Is Jack Pellitt really a Cool Old Guy, or a neglectful father who spent all his time building his company to the detriment of his son, who seems like a Jerkass but has actually just turned to Hookers and Blow to fill the void left by his parenting?
Julia is generally regarded as the comic relief villain, but she could actually be considered the worst of the three bosses. Bobby wasn't evil, just selfish and irresponsible, and prior to killing Bobby, the worst thing Harken did was lead Nick on about a promotion he never intended to give him. Compared to rape, that's nothing. Not to mention, if the genders had been reversed, her actions would've been cast in a much darker light.
Did Rhonda's cheating lead to Harken being Properly Paranoid ... or did Harken's paranoia precede Rhonda's cheating, leading Rhonda to decide that if she's to be tried, convicted and sentenced for the crime then she may as well have the pleasure of actually committing it?
Evil Is Sexy: Julia is a sexual predator, who uses her position as Dale's boss to try to coerce him into having sex with her, despite knowing he's married. None of this makes her raping him while he's passed out any less repulsive.
Fridge Horror: As stated above, we find out in the sequel that Julia is sexually attracted to 14 year old boys. Considering that she's not above taking advantage of patients after gassing them, God only knows how many underage patients she's molested in the past.
Harsher in Hindsight: Hearing Kevin Spacey say "I own you, you're my bitch." sounds a lot more sinister in light of allegations that he molested an underage boy.
All of the scenes involving Julia sexually harassing and assaulting Dale, as well as everyone else's reactions to it, in light of the #MeToo movement.
Idiot Plot: Recording their conversations with their bosses right from the start would have solved a lot of the main characters' problems to varying degrees, but it takes them the entirety of the movie and a tip from a petty gangster wanna-be to figure that out. When they try it the normal way, they're thwarted by their own constantly increasing stupidity.
The ironic thing is the recording actually would have worked, but Kurt choose to bail on the job to have sex with Harken's wife.
And two of them already had ample evidence to convict their bosses as it is. Julia had recorded evidence of herself molesting someone under anaesthetic, and Bobby wasn't exactly being discreet about his cocaine use.
In the sequel, the gang is rather astonishingly quick to jump to criminal actions after what happened in the first film was the result of years of pent-up rage.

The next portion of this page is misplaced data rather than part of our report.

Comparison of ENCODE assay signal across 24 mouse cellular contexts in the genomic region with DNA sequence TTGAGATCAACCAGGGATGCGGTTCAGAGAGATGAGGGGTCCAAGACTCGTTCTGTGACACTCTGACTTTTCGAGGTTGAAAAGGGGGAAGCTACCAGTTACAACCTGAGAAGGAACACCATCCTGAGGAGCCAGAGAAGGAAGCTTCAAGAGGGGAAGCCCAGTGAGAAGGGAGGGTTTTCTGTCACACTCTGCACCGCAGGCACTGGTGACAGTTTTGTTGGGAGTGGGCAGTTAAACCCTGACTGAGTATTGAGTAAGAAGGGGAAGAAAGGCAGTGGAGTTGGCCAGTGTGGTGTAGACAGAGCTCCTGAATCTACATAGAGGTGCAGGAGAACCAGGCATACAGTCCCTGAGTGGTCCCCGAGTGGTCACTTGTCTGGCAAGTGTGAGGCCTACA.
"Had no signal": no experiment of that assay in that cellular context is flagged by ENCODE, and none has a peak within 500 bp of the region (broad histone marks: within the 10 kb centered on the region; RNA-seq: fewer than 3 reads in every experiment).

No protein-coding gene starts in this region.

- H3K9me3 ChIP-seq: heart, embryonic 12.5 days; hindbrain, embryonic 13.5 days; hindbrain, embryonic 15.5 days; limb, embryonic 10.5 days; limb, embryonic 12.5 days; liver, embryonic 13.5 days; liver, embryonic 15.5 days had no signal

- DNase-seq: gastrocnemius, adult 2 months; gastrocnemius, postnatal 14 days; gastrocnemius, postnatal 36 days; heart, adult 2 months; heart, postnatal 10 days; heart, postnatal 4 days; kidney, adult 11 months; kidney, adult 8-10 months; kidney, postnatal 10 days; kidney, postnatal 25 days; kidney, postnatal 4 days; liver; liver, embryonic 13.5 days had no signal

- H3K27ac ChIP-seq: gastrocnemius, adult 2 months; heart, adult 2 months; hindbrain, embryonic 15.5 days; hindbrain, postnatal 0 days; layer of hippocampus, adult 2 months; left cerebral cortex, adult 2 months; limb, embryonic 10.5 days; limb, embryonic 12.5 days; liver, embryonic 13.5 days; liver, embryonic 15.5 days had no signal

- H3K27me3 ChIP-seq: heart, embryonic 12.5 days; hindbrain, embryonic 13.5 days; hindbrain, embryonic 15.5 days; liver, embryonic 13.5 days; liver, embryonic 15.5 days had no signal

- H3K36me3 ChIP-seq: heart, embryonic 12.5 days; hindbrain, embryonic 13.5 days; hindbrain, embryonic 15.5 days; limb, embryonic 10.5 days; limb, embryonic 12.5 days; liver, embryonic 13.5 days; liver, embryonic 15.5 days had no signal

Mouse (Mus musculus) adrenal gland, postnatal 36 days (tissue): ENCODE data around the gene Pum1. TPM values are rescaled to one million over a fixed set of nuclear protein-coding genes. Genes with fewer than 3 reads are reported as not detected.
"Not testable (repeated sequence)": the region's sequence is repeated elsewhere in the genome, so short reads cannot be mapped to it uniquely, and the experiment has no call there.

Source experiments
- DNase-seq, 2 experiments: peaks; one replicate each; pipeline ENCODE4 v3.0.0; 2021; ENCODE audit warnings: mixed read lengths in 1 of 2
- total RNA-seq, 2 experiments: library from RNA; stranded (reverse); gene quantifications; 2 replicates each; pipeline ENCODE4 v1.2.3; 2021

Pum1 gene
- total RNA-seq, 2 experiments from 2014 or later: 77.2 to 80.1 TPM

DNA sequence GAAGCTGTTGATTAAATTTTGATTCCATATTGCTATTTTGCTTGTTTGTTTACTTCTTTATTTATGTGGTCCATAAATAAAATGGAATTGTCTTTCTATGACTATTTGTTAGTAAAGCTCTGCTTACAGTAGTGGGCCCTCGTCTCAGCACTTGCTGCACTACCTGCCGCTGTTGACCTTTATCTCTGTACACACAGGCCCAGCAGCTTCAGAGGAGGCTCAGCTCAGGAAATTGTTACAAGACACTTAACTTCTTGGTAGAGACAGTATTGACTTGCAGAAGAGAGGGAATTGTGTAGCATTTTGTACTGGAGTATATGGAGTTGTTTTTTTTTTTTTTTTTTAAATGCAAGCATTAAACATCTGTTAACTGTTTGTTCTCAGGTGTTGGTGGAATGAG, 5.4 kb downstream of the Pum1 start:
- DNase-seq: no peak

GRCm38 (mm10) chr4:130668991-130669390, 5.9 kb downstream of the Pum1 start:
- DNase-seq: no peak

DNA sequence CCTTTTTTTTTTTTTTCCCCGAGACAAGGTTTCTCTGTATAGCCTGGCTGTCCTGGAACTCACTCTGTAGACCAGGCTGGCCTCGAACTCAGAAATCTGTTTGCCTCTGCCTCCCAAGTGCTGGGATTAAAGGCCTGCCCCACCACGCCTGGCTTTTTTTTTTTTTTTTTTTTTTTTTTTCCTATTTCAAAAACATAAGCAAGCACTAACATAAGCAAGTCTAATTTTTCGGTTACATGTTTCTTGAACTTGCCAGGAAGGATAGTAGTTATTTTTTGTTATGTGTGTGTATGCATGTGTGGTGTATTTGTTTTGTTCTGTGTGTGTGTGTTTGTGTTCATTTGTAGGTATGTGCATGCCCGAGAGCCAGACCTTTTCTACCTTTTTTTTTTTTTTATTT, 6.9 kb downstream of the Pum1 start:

Jerkass Woobie: Rex in the second movie. It's obvious to everyone that his dad doesn't give a shit about him or anything besides his own bank account, and he's pretty visibly upset over this.
Harken killing Bobby because he thought he was sleeping with his wife. It's quite an accomplishment that he crosses it while also invoking the Kick the Son of a Bitch trope.
Bobby crosses it in his first scene as Kurt's boss, by expressing a willingness to kill thousands of people in Bolivia out of greed, by not paying extra to properly dispose of the chemicals.
Julia almost crosses it when she threatens to lie and tell his fiancee that he's a (false) sex offender and finally crosses it in the sequel when she rapes Dale while he's in a coma.
Rex crosses it in the sequel when he kills his father.
Bert crosses it when he calls the police even after the trio threatens to kill Rex if he does, confirming that he loves money more than his own son.
Nightmare Fuel: Harken's murder of Bobby. It's the only scene in the movie that's not Played for Laughs, and it's surprisingly realistic. Not unexpected if you've been paying attention in the coming seconds, but still a bit of a shock when it comes.
What an Idiot!: Kurt and Dale full-stop, especially in the second movie. In both, the Big Bad had been given more than enough rope to hang himself, were it not for their idiotic decisions, such as letting it slip to Rex that they were recording his confession and that he was wearing bloodstained jeans. Of course, everything worked out eventually.
The Woobie: All three characters to an extent, though Dale qualifies most, as he's a nice, shy guy, who gets drugged by his boss, has to deal with Double Standard: Rape, Female on Male responses from almost every other characters, and the he has to deal with his assailant blackmailing (over a drunken mistake) to make him compliant.